Generous welfare states are fine for growth

The main finding of Peter Lindert’s intriguing 2003 paper, “Why the welfare state looks like a free lunch” (a warm-up for his 2004 book Growing Public: Social Spending and Economic Growth since the Eighteenth Century is that generous social democratic welfare states, with a variety of universalist and means-tested safety net and family support programs, grow just as robustly as stingy laissez-faire states. Here’s the key summary from the abstract:

There is no clear net GDP cost of high tax-based social spending on GDP, despite a tradition of assuming that such costs are large.

The finding should obviously be plastered on bumper stickers, refrigerator magnets, and dorm-room walls and played continuously on a loudspeaker outside the Chamber of Commerce, Club for Growth, Council on Competitiveness, etc. The welfare state doesn’t just look like a free lunch, it is a free lunch, at least from the standpoint of national aggregates.

Class conflict may mean that it’s hard for us to order that free lunch in the U.S. anytime soon, but the barrier between us and the free lunch doesn’t come in the obvious way.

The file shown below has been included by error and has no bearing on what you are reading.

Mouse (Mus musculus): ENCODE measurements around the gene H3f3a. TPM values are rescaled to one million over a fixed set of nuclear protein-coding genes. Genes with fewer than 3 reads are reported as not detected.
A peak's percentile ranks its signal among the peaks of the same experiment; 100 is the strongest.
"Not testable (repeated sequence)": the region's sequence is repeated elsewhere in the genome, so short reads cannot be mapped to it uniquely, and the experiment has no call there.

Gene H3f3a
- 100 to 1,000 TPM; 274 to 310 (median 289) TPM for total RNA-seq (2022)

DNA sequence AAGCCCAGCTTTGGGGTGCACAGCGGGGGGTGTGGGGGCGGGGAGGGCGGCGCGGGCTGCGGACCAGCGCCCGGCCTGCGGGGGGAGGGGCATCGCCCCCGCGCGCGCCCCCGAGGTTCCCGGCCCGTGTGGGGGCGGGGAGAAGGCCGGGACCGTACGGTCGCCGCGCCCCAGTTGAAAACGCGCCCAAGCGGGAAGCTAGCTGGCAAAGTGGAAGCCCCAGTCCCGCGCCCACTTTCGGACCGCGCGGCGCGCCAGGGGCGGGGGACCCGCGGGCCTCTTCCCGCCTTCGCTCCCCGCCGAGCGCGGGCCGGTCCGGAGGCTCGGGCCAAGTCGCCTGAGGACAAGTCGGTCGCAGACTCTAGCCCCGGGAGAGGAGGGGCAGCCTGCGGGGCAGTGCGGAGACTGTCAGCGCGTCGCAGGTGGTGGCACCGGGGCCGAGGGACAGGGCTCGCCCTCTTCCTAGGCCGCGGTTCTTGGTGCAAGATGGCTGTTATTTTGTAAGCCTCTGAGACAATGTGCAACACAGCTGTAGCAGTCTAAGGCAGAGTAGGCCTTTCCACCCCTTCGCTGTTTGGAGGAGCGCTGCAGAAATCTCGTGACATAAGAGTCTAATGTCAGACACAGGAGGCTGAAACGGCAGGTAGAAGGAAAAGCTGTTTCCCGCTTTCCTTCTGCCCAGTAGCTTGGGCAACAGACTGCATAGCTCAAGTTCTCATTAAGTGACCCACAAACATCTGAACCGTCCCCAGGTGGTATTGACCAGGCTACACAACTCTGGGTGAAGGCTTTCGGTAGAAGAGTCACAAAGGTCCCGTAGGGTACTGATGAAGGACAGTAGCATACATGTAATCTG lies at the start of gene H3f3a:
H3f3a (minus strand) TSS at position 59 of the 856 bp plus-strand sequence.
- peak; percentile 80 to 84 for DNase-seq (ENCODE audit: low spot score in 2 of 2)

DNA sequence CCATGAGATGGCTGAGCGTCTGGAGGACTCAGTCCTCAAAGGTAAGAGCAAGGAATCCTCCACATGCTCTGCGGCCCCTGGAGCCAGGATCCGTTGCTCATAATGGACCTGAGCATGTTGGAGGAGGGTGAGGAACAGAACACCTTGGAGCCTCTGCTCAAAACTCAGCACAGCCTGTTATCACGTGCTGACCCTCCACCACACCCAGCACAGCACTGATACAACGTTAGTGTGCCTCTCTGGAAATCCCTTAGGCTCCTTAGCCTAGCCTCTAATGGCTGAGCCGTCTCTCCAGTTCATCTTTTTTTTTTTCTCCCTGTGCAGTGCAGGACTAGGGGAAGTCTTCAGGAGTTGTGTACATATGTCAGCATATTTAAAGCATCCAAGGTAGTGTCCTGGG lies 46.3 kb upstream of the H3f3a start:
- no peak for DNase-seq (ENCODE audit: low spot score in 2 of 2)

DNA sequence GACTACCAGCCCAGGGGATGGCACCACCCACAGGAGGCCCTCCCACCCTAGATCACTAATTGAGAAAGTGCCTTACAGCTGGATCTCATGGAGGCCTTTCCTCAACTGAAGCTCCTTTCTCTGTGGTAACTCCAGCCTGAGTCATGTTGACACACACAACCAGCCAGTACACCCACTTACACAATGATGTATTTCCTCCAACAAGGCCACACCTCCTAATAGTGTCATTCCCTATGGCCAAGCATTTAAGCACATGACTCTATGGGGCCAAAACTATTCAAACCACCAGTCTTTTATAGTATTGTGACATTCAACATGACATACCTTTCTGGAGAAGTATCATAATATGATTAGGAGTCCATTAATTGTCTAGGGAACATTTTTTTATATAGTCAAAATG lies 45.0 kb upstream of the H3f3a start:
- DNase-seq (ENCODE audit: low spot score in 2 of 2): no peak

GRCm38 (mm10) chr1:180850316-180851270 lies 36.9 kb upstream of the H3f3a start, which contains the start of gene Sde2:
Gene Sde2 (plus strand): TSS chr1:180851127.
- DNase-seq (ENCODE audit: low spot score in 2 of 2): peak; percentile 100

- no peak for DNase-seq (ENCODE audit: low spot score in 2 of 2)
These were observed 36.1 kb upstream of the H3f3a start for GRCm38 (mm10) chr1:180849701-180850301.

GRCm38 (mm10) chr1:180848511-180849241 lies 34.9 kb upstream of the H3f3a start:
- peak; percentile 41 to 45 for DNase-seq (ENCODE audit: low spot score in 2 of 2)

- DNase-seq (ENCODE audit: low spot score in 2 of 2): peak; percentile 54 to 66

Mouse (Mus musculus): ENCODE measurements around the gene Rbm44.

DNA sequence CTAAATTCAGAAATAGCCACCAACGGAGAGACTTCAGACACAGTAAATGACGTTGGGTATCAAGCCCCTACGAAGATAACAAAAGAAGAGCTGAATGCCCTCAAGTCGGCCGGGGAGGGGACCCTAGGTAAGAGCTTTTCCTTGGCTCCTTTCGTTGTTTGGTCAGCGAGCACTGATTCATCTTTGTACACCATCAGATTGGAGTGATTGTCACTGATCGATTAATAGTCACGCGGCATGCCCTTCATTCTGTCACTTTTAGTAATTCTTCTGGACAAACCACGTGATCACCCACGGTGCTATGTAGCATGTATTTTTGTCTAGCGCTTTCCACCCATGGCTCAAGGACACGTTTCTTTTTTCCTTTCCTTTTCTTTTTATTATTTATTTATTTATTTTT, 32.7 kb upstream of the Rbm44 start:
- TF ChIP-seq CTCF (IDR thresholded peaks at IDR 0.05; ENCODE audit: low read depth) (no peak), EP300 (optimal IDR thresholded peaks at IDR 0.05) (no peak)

The social democratic welfare states deliver benefits in smart ways that support working families, encourage women’s equality in the labor market (and even the home?), care for disabled people, and improve health, all without growth-inhibiting effects on incentives. In fact, many of the benefits support economic growth.

But the curious observation in the paper is that the social democratic welfare states tax themselves much more like “pro-growth” right-wingers think Americans should be taxed. Because the social democratic welfare states rely on VAT and consumption taxes, labor is taxed more heavily and capital at least as lightly as in the stingy zone. Tax structures are generally less progressive (although that proves very hard to measure concretely) than in the stingy zone.

Lindert credits the neo-liberal tax system in the social democracies with supporting growth. Suppose for argument’s sake that Lindert is right. Then a problem in the U.S. of moving from the current mix of inefficient taxes and crummy benefits to efficient taxes and great benefits is that the ruling class can’t be trusted to keep the deal. Sure they’ll be delighted to shift taxes from capital and very rich people to labor and middle-income people, but who believes that they’d follow through on improving the benefits? Class conflict ruins the opportunity for a free lunch.